Why F1 drivers seemed "blindfolded" by Melbourne GPS issue

Haas's Kevin Magnussen has explained why it seemed Formula 1 drivers were "blindfolded" by the loss of GPS data during Australian Grand Prix FP1.


After 40 minutes the opening practice session at Melbourne's Albert Park was red-flagged due to a loss of GPS data, which meant teams could no longer track each other on around the circuit.

That problem, which was triggered by a glitch in the distribution of live tyre information, caused several near-misses on track as drivers no longer received traffic advisory calls from their team.

Before the red flag call, AlphaTauri's Yuki Tsunoda narrowly avoided plowing into a Ferrari in the sweeping second sector, while Aston Martin's Stroll caught a train of slow traffic that was unaware of his arrival.

Haas's Nico Hulkenberg was caught out by the cruising McLaren of Lando Norris in the final sector, locking up his brakes and skidding across the grass in the penultimate corner.

His team-mate Magnussen explained that drivers would have likely been fine if they had known in advance to rely on their own senses, but because some drivers were still expecting radio calls that weren't forthcoming the lack of information became a safety issue.

"It seemed like everyone was blindfolded once that GPS system went out," he said.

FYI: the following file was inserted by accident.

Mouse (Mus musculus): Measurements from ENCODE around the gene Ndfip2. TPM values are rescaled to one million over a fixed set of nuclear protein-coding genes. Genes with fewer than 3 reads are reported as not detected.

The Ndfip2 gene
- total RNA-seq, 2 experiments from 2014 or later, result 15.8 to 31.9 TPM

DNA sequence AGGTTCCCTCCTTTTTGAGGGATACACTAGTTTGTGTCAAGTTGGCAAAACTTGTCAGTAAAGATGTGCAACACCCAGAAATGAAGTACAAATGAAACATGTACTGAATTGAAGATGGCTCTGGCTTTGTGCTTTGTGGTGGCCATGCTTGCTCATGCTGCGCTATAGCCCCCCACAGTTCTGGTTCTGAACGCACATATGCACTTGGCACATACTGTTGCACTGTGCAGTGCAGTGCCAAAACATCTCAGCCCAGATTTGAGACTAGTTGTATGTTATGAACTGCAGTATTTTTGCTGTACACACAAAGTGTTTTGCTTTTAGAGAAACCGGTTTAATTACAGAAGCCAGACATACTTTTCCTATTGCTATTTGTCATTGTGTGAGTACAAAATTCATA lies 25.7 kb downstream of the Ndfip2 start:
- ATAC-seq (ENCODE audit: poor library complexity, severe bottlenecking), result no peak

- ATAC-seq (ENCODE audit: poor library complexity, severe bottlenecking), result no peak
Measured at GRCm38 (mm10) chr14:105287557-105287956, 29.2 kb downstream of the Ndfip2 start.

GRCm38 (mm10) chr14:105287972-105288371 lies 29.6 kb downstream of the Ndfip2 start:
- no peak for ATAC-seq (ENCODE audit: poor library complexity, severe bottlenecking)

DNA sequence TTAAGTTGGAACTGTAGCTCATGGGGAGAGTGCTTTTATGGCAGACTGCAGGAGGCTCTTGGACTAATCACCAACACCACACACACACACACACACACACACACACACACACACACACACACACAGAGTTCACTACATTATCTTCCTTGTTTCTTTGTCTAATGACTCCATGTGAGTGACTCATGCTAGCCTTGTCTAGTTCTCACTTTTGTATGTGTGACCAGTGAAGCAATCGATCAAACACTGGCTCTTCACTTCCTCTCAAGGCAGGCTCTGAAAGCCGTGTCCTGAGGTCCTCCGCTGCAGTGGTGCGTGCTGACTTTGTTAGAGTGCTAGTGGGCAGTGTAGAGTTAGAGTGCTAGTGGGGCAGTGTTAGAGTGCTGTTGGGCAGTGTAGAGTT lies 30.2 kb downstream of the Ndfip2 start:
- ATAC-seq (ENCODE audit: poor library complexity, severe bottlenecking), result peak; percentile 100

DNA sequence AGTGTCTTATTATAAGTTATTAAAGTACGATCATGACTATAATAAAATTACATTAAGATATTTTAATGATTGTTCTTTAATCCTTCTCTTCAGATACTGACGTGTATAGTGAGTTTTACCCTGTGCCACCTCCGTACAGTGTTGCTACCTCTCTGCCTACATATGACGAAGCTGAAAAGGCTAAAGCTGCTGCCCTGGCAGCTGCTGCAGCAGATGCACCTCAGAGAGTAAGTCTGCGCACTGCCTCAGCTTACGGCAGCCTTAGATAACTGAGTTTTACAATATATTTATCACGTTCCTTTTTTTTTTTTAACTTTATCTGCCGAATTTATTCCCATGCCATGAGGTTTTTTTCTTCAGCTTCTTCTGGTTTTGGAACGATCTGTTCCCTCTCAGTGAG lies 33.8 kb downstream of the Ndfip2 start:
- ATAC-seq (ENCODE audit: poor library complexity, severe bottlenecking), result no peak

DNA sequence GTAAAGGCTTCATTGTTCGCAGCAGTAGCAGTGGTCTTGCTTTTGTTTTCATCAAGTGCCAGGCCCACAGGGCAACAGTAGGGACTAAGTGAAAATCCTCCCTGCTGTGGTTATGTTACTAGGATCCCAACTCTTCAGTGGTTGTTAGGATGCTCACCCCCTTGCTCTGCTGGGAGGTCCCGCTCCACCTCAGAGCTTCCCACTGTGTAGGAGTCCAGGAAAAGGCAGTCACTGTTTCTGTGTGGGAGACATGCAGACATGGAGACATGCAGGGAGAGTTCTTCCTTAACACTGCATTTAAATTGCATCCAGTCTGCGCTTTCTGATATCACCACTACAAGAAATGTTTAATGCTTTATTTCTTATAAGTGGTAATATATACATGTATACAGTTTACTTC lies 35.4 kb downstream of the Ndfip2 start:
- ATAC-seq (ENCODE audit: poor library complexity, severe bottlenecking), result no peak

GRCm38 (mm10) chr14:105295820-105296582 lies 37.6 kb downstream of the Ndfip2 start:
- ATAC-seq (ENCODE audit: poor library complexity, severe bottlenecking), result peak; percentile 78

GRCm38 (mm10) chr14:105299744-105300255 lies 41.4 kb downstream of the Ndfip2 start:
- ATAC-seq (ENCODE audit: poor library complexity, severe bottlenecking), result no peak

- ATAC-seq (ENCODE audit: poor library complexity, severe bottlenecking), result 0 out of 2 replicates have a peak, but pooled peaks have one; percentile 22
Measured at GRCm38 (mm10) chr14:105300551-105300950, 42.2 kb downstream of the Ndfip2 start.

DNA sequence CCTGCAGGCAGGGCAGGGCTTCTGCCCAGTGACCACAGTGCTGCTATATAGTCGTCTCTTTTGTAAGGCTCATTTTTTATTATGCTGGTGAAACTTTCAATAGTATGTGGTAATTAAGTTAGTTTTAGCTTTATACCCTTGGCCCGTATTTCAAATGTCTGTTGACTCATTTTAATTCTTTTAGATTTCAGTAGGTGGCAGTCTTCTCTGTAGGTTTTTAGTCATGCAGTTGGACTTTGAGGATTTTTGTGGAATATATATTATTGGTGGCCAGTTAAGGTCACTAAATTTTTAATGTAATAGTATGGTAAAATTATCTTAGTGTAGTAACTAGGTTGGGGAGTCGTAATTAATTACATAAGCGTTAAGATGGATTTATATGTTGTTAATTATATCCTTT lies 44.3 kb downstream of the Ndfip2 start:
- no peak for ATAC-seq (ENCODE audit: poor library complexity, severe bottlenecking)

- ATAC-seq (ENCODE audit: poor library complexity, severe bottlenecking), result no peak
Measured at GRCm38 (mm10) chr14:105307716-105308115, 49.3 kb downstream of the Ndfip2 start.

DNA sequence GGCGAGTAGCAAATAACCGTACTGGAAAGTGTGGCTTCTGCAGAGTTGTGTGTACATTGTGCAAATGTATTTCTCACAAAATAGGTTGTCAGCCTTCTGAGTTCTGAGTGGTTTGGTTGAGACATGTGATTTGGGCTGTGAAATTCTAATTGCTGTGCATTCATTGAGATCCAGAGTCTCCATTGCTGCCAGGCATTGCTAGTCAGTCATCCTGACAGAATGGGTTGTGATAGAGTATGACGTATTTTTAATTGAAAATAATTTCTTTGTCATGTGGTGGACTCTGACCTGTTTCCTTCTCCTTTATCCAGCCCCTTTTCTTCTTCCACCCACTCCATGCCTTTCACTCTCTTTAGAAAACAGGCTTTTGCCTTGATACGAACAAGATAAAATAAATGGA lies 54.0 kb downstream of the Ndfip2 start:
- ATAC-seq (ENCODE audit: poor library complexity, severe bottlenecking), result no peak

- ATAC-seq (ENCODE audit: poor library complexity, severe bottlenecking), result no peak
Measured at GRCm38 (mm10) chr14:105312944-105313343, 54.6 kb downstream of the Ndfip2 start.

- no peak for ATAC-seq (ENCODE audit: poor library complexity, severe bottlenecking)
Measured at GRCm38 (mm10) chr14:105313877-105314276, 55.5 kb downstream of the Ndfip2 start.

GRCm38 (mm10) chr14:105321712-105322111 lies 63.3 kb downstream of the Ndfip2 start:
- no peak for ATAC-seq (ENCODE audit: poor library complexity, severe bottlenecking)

"I think it's also because we know that we're relying on engineers to tell where the traffic is.

"I don't think everyone knew that the GPS system was out, so when you don't hear anything then you expect that there's nothing coming.

"If we had known that we didn't have a GPS system, you'd be way more careful and just looking in your mirrors the whole time? And nobody was."

Kevin Magnussen, Haas VF-23, Charles Leclerc, Ferrari SF-23

Kevin Magnussen, Haas VF-23, Charles Leclerc, Ferrari SF-23

Photo by: Mark Sutton / Motorsport Images

When quizzed about the Norris incident by Autosport, Hulkenberg said: "I think some drivers rely more on the engineers and the calls than others.

"And obviously, I think in a situation like today that's when you see the difference, I guess.

Hulkenberg did feel it was the correct decision to red flag the session, particularly because of the extra risk inherent to a street circuit featuring several blind approaches.

"I think it was right to do it and to fix it to fix the problem," he said.

"There's quite a few spots where it's like blind or you see a come a car come around quite late, which doesn't help and makes it a bit sketchy in a place like here or Jeddah or street circuits."

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